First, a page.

Tax time: medical expenses to consider
Things you should know, may know and perhaps some surprises
Many people don’t even bother to add up and claim their medical expenses because they don’t think the effort will pay off. After all, the tax credit is the least of all the tax credits in all the provinces.
Further, the expenses must be more than three per cent of net income or $2,024 — whichever figure is lower. So for a person with a $40,000 net income, the first three per cent or $1,200 of allowable medical expenses, is excluded from the calculation.
As well, the tax department requires receipts.
Nevertheless, there may well be money to keep in your pocket. Over the years, tax rules have grown to include more than 400 separate tax credits and deductions across the country that can significantly reduce the amount of tax individuals pay. Many people miss out on the medical expenses tax break because they’re just unaware of the vast array of expenses that qualify.
"Although the CRA has been tightening rules in this area recently (such as eliminating expenses from strictly cosmetic procedures) people still tend to miss some eligible payments," says chartered accountant James Gustafson of Victoria-based Gustafson Accounting.
Don't tax programs catch all those tax breaks?
While most tax software programs do a good job of prompting you about available credits and deductions, they don't know the specifics of your particular situation. So, they will ask you about medical expenses but you still have to know what to claim.
As one example, Gustafson points out that premiums paid to a private health insurance plan qualify as medical expenses, as long as your employer didn’t pay them on your behalf.
"There is, in fact, a very long list of medical expenses that people miss every year — common items like batteries for hearing aids, glasses, and treatments from naturopaths," says Evelyn Jacks, president of the Winnipeg-based Knowledge Bureau.
"Even modifications to the family van required to accommodate a person in a wheelchair may be claimed on a limited basis." Jacks adds that people with a gluten allergy can claim the higher cost of gluten-free products if a doctor prescribes them. The difference between the cost of the gluten-free product and a similar non-gluten-free product is the allowable medical expense.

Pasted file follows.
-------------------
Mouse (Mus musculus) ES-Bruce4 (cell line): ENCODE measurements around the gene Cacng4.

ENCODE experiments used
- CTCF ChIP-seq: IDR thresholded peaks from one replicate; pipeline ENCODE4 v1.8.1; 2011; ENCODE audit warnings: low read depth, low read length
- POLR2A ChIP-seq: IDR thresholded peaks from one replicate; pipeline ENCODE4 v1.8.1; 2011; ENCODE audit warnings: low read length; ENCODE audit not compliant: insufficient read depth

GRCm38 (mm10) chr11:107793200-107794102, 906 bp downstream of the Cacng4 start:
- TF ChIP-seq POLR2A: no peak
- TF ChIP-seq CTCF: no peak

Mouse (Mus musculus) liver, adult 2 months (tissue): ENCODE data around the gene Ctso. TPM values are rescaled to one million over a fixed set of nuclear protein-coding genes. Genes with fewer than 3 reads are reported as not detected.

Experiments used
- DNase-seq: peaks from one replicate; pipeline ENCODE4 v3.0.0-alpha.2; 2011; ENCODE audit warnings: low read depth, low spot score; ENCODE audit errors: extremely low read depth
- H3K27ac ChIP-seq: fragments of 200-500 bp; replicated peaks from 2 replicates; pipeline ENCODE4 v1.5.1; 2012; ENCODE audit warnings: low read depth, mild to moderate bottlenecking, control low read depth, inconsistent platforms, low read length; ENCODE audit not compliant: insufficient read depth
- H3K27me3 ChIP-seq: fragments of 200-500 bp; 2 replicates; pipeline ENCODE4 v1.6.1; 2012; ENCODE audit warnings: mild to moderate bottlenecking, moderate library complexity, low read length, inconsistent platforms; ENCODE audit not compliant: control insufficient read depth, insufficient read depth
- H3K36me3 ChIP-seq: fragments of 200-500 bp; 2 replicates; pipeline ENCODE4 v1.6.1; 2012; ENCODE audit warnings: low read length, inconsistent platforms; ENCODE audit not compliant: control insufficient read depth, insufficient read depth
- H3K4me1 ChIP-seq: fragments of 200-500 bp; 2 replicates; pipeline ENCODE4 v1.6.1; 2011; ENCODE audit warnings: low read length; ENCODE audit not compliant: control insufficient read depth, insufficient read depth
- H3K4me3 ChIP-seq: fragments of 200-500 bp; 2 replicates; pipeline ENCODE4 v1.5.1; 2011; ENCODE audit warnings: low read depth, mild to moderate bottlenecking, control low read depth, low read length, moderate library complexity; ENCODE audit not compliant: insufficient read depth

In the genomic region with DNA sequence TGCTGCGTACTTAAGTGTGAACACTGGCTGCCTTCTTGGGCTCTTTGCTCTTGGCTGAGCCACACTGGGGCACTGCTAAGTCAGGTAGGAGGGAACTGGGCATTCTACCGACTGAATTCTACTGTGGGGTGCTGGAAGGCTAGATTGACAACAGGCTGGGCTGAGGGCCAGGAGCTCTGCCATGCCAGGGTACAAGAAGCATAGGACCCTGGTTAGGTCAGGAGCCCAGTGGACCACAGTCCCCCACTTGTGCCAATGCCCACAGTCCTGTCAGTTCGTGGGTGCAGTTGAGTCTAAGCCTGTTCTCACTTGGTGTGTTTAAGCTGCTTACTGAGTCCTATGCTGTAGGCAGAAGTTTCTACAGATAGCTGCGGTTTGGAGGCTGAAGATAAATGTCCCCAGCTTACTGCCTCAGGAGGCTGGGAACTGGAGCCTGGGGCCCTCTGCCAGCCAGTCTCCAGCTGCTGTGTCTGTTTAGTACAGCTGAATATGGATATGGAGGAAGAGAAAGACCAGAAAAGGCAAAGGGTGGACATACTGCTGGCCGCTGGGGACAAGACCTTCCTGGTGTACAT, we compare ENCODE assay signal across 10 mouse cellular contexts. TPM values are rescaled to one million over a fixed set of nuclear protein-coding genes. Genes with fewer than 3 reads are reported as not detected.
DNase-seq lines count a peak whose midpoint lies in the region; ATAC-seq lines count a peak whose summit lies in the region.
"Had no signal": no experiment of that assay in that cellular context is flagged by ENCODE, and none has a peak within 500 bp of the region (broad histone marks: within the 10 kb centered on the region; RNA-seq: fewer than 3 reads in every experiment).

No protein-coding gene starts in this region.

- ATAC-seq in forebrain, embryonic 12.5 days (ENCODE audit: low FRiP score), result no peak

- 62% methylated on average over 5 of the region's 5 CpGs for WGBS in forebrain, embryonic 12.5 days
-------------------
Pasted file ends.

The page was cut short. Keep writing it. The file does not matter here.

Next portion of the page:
For example, a loaf of gluten-free bread can cost as much as $9.99. A regular loaf costs around $2.99. The claim would be for the seven-dollar difference.
The Disability Tax Credit
The disability tax credit is the most lucrative non-refundable tax credit offered in Canada — worth more than $1,500 a year in real money, depending on the province. Our experts both cited this as an often-overlooked break. The credit is intended for those with severe and prolonged physical or mental impairments. To be eligible, the disability must significantly restrict activities of daily living. A physician or licensed practitioner must complete and certify the medical section on form T2201.
Evelyn Jacks adds that people who don’t qualify for the tax credit in one year, may qualify in subsequent years with progressive illnesses like cancer or Alzheimer’s disease. So it’s worth it to re-apply.
She also points out that people can go back and adjust previously-filed tax returns for the 2001 to 2009 tax years if they feel they could have qualified years ago but never filed. A doctor needs to certify that the disability was present earlier and then file a T-1 adjustment request for each year you’re seeking to change.
"Missing this [credit] over a 10-year period — and many families do — [can] leave you $15,000 short," she says.
It appears the CRA has dealt with every possibility for health care expenses which has made for a wide range of products and procedures that can be claimed. Some you may know, some you should know and some may be surprising. Below is a partial list.
Air conditioner — the lesser of $1,000 and 50 per cent of the amount paid for the air conditioner for an individual with a severe chronic ailment, disease, or disorder — prescription required.
Attendant care expenses — Attendant care expenses are amounts you or your spouse or common-law partner, paid for attendant care or care in any of the following places: ·
- Self-contained domestic establishments.
- Retirement homes, homes for seniors, or other institutions.·
- Nursing homes (full-time care).
- Special schools, institutions, or other places (providing care or care and training).
- Group homes in Canada.
Bathroom aids — to help a person get in or out of a bathtub or shower or to get on or off a toilet — prescription required.
Bone marrow transplant — reasonable amounts paid to locate a compatible donor, to arrange the transplant including legal fees and insurance premiums, and reasonable travelling costs including board and lodging for the patient, the donor, and their respective companions.
Cancer treatment — in or outside Canada, provided by a medical practitioner or a public or licensed private hospital.
Cosmetic surgery — generally, expenses for purely cosmetic procedures are eligible only if incurred before March 4, 2010. An expense will continue to qualify as a medical expense if it is necessary for medical or reconstructive purposes, such as surgery to address a deformity related to a congenital abnormality, a personal injury resulting from an accident or trauma, or a disfiguring disease.